Automobile Advertising

Both state and federal law heavily regulate automobile advertising. A number of regulations strive to create clarity and standardization among advertisements for new and used automobiles and also for automobile repair. The main regulations that affect automobile advertising are the Unfair Trade Practices and Consumer Protection Law (UTPCPL) and the Automotive Industry Trade Practices Regulations. If automobile dealers have any questions regarding these regulations, it is strongly recommended that they contact an attorney to discuss their concerns.

Unfair Trade Practices and Consumer Protection Law (73 P.S. § 201-2)

A great number of factors in any automobile advertisement may trigger the UTPCPL in addition to other applicable regulations. The UTPCPL makes it a crime to misrepresent an automobile or a specific factor (such as price) in the purchase of automobiles. Advertisers are strongly encouraged to review the UTPCPL if there is any question as to whether a dealer is making a false claim or representation in an advertisement.

Specific examples of common violations of the UTPCPL:

  • Guaranteed Credit/financing
  • No one refused credit
  • Guaranteed $_____ trade-in allowance
  • We will beat every other dealer’s prices

Whenever claims such as these are made, they must be 100% true. Otherwise, they are violations of the UTPCPL. For example, if an automobile dealer advertises that no one is denied credit, but someone who has no income cannot receive an auto loan, the advertisement is in violation of the UTPCPL. It does not matter if the company who denies the buyer credit is a third party financial institution. If the dealer advertises that everyone receives credit, everyone must receive credit. Additionally, when using statements in disclaimers such as “down payment may vary,” the down payment must be within auto industry standards. An unreasonable down payment (such as half-down) that is required in order to receive financing may be considered a violation of the UTPCPL.

The Automotive Industry Trade Practices Regulations (37 Pa. Code 301.1 et. seq.)

The Automotive Industry Trade Practices Regulations do not just apply to established automobile dealerships. Under these regulations, the term “dealer” not only includes sales people and other employees of automotive dealerships, but also includes anybody who sells or negotiates the sale of five or more motor vehicles in a calendar year or sells or negotiates the sale of a vehicle which is not owned by the person or which is acquired for resale purposes. 37 Pa. Code § 301.1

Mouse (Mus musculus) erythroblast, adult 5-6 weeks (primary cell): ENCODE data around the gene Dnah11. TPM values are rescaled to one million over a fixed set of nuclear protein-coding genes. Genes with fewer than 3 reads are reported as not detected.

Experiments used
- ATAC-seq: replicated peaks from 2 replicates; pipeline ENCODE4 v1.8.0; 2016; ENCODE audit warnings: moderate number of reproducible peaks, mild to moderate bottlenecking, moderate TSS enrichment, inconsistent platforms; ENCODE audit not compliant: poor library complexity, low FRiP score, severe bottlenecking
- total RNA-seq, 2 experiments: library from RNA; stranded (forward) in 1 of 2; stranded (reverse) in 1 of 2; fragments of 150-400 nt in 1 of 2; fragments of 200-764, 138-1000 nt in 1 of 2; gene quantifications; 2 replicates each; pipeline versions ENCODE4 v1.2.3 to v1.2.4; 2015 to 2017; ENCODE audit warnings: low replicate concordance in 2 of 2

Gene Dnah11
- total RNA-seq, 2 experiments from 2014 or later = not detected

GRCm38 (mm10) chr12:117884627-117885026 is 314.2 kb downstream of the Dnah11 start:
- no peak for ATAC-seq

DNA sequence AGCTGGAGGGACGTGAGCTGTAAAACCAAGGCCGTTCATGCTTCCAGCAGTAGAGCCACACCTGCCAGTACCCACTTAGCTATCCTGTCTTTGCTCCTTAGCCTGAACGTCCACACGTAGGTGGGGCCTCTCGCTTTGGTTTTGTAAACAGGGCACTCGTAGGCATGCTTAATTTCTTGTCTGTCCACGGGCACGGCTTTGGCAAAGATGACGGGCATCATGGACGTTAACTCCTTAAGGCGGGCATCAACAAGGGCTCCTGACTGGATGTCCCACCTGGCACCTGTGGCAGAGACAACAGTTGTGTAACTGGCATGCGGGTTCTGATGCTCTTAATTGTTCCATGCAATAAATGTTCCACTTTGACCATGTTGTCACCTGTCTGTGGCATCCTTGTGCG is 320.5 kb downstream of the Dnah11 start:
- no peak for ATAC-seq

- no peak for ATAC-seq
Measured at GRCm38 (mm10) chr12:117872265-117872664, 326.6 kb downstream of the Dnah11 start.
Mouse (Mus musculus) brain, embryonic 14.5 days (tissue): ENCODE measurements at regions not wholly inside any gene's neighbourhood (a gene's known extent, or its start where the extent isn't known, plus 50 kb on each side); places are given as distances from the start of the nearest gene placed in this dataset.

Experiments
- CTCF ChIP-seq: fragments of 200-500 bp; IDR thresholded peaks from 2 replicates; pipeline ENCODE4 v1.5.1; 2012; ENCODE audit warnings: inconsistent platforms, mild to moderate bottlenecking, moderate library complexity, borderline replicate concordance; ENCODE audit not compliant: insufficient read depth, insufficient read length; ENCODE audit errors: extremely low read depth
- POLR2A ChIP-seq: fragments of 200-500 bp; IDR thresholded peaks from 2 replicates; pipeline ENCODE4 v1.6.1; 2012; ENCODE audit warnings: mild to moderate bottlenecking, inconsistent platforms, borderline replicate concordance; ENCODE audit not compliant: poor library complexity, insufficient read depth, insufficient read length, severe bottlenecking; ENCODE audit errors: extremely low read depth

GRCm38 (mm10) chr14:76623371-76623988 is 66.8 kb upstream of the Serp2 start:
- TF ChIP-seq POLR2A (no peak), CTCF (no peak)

It is unlawful to engage in unfair methods of competition and unfair or deceptive acts or practices. Examples of behavior considered to be unfair or deceptive include:

  • Failing to disclose the business name and address of the advertiser or the word “dealer.”
  • Using different type, size, or style in an advertisement to misrepresent material facts.
  • Misrepresenting the size, inventory or nature of business of the advertiser or seller; or the expertise, ability or capability of the advertiser or seller.
  • Using advertising as part of a plan not to sell the vehicles that are advertised or not to sell the vehicles at the advertised price.
  • Failing or refusing to sell vehicles according to the terms and conditions of the advertisement.
  • Misrepresenting the style, model, standard, quality or grade of the vehicle(s) in the advertisement.
  • Making statements or representations for which the advertiser does not have adequate information upon which to make such representations.
  • Stating specific prices or dollar amounts that do not include extra charges that are necessary and usual prior to delivery.
  • Using phrases such as “at wholesale” or other similar terms.
  • Advertising sales promotions without stating any expiration dates or other sale conditions such as a limited supply.
  • Advertising specific motor vehicles when no such vehicle is in stock unless phrases such as “Not in Stock” or “Order Yours Now” are included.

Note: Pennsylvania ’s Board of Vehicles Act (63 P.S. § 818.5) requires persons engaged in the business of salesperson, broker, dealer, manufacturer, factory branch, distributor, etc. to obtain licenses.

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